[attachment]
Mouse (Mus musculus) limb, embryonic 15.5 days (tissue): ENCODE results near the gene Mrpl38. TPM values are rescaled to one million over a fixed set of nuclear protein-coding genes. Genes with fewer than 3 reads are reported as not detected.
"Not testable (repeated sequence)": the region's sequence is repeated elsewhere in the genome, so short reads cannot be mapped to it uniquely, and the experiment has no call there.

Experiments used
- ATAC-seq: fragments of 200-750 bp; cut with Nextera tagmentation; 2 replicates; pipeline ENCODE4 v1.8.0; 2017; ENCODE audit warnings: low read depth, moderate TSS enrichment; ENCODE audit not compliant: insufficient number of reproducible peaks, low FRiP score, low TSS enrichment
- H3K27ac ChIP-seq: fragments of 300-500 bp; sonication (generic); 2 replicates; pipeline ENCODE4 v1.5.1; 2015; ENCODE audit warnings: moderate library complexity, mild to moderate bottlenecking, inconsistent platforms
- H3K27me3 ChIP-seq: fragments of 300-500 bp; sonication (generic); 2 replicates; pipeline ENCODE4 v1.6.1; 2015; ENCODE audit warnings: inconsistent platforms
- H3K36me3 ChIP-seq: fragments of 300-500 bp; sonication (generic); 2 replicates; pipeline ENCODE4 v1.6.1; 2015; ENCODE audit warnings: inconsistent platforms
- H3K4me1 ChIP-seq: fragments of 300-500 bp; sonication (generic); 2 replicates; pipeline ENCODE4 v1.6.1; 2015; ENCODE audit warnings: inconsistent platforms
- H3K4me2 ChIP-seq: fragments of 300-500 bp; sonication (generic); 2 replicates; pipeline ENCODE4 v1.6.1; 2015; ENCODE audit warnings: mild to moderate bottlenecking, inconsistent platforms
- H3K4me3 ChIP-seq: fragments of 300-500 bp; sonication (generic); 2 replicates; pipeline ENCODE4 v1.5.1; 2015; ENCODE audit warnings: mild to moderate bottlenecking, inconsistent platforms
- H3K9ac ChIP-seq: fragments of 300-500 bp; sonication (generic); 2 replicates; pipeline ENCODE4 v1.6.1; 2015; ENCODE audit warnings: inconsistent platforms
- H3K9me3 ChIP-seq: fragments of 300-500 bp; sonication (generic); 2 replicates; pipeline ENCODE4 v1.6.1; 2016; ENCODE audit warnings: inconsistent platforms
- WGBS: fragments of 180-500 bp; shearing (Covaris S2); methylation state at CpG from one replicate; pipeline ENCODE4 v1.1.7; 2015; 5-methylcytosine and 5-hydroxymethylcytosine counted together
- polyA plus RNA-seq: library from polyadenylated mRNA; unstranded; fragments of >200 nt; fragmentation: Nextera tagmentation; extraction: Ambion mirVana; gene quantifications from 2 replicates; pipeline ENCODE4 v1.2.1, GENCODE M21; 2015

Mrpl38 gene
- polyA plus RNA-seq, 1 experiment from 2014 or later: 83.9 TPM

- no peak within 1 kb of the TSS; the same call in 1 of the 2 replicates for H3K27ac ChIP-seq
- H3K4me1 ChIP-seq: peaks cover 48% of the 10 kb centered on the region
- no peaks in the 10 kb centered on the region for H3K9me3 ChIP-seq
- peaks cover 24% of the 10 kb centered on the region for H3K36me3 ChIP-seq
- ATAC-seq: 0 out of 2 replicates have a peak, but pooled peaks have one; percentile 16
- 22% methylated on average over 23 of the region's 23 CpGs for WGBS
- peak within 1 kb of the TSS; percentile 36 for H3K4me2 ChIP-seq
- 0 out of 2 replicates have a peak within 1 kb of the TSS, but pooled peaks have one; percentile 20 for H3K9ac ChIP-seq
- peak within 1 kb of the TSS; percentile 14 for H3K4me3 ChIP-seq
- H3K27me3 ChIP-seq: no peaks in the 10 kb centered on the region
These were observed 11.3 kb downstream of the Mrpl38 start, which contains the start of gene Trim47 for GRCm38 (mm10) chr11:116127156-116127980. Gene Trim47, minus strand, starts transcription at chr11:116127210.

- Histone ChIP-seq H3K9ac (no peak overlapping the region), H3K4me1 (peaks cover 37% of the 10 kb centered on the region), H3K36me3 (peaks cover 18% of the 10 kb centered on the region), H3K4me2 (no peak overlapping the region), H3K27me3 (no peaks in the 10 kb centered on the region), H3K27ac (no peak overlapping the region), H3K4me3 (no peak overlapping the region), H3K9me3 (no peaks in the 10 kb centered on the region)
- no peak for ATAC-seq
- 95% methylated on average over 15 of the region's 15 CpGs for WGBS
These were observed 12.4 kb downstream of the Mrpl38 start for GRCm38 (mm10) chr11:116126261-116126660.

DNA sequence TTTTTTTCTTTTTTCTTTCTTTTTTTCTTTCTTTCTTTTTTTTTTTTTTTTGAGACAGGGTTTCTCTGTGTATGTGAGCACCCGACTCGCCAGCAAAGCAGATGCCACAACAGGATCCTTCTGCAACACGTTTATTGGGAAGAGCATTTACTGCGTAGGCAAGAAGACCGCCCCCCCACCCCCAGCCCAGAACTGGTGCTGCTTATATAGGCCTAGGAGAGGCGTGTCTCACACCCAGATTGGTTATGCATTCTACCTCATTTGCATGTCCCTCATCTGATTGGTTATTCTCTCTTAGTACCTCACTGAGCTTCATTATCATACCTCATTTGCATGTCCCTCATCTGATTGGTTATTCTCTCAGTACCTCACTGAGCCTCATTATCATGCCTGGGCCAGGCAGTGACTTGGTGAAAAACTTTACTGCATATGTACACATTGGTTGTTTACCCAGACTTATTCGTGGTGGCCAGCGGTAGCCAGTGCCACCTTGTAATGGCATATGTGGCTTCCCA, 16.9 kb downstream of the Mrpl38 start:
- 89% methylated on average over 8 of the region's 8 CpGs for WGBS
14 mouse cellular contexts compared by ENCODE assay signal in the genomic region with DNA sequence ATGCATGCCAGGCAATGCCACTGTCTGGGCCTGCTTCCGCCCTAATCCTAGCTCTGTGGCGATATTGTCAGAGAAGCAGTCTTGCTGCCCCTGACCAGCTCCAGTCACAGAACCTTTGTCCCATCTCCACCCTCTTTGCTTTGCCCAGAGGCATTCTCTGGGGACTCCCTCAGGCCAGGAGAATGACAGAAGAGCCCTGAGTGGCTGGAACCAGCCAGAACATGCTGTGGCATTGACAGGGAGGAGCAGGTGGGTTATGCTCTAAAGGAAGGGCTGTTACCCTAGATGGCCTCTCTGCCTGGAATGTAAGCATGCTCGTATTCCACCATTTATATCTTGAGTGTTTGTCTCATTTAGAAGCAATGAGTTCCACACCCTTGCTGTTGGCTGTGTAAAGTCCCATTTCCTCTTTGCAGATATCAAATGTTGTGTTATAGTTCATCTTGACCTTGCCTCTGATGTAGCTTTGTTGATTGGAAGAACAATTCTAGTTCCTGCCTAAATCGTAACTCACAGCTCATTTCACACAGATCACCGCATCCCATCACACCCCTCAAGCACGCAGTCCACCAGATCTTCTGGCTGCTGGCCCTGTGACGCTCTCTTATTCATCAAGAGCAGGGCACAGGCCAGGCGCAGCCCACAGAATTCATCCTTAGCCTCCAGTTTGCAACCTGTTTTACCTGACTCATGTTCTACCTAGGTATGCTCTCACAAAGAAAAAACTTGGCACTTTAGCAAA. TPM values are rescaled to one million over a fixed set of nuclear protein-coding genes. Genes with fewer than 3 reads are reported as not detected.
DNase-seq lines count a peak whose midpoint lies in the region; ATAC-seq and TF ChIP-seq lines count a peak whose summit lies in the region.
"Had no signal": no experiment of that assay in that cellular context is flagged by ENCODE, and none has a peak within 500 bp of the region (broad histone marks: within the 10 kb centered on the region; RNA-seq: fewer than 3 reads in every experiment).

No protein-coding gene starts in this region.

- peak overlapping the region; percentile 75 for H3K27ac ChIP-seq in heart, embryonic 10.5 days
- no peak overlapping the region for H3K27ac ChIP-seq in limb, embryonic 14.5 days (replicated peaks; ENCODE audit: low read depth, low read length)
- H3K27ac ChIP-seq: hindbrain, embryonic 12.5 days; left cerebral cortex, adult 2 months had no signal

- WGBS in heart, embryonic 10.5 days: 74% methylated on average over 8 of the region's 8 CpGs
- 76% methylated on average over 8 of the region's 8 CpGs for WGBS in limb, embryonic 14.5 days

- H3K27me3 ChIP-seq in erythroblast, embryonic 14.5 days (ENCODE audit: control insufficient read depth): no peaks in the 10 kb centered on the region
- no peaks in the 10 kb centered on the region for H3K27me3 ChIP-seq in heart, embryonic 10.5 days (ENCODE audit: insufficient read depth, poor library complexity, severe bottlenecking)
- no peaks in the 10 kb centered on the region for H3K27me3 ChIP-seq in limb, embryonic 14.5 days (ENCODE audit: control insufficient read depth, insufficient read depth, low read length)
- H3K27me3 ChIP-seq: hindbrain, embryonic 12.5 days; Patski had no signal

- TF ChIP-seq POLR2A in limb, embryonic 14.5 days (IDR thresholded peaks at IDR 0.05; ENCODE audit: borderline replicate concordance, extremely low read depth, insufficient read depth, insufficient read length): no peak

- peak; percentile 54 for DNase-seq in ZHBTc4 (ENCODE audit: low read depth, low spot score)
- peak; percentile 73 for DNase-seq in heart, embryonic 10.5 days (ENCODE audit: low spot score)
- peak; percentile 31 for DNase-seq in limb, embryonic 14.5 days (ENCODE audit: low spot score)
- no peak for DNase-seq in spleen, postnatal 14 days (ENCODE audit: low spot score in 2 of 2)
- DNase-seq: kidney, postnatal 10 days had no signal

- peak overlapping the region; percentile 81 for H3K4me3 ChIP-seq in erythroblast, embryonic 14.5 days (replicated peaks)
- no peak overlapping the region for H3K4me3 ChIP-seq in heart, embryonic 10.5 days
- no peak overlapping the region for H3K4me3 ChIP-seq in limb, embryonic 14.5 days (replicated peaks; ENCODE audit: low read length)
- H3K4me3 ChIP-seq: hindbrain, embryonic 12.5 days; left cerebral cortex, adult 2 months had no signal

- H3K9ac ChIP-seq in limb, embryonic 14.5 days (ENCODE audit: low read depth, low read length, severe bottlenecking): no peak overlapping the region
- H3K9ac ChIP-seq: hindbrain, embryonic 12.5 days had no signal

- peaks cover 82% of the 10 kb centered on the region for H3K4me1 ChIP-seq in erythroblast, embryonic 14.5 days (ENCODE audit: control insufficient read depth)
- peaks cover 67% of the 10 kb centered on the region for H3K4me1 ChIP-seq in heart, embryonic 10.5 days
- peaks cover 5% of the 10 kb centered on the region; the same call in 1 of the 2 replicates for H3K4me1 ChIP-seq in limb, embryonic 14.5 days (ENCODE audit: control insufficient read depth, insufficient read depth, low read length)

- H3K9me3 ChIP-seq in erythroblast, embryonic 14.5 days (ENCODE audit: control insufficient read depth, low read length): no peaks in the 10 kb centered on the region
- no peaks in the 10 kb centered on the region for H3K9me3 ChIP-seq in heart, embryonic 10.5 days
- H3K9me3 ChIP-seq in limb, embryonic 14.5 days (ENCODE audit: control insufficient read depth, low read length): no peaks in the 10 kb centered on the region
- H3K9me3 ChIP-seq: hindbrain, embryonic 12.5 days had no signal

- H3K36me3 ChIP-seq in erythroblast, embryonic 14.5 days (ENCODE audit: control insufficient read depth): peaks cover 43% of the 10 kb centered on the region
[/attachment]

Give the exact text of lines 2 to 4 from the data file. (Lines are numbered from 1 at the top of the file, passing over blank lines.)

"Not testable (repeated sequence)": the region's sequence is repeated elsewhere in the genome, so short reads cannot be mapped to it uniquely, and the experiment has no call there.

Experiments used
- ATAC-seq: fragments of 200-750 bp; cut with Nextera tagmentation; 2 replicates; pipeline ENCODE4 v1.8.0; 2017; ENCODE audit warnings: low read depth, moderate TSS enrichment; ENCODE audit not compliant: insufficient number of reproducible peaks, low FRiP score, low TSS enrichment